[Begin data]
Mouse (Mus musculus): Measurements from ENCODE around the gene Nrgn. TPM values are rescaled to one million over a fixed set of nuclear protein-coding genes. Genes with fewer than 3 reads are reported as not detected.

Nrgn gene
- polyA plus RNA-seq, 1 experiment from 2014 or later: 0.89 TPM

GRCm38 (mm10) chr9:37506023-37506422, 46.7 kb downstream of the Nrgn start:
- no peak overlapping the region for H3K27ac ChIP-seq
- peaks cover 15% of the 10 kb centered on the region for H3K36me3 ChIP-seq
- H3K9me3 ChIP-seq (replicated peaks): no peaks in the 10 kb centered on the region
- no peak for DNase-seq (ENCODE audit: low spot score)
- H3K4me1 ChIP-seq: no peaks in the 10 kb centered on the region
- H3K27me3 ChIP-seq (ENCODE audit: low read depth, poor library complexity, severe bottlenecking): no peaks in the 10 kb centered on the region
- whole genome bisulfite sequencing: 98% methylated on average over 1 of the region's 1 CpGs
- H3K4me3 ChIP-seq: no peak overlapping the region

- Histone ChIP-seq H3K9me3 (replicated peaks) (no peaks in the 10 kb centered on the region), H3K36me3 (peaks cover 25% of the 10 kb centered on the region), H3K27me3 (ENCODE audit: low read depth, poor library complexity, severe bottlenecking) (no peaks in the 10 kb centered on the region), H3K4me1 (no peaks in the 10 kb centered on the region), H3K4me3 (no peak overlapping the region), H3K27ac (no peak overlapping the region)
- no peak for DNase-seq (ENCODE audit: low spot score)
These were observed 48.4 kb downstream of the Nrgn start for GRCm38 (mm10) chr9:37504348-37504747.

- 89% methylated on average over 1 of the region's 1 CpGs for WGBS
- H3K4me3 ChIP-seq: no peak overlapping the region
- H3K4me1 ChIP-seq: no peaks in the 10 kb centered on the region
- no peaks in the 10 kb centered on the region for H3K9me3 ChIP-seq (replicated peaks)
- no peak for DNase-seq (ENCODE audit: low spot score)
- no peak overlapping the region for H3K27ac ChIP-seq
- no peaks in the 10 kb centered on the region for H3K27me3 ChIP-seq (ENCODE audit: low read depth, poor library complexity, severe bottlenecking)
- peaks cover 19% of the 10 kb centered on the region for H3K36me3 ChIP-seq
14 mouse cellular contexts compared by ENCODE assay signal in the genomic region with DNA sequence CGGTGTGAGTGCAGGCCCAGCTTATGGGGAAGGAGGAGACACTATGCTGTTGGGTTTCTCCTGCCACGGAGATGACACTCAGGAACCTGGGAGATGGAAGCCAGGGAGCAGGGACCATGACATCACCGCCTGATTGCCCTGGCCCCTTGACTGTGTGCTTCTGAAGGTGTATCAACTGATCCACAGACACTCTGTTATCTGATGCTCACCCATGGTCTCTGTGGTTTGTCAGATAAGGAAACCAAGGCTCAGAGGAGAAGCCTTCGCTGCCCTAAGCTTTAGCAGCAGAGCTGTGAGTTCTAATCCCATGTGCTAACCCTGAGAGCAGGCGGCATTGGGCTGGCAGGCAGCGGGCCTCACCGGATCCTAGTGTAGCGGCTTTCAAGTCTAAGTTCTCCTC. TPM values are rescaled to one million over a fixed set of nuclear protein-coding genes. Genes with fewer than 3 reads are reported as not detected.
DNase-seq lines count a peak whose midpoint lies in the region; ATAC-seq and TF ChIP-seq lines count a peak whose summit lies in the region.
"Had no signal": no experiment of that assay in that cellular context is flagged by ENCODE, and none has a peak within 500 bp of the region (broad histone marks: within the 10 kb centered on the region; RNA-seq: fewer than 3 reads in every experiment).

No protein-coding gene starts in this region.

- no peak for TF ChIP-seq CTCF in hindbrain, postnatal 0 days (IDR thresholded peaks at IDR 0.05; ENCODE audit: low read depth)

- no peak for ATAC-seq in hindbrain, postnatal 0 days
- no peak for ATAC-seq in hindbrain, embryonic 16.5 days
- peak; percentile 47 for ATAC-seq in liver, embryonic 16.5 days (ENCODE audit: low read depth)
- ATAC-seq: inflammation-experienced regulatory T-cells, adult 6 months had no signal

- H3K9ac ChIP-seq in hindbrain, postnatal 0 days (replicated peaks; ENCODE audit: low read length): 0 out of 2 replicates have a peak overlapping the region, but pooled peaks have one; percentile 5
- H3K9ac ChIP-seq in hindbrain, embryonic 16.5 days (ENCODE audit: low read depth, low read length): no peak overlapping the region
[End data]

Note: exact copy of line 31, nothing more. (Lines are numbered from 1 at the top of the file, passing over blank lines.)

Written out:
- peak; percentile 47 for ATAC-seq in liver, embryonic 16.5 days (ENCODE audit: low read depth)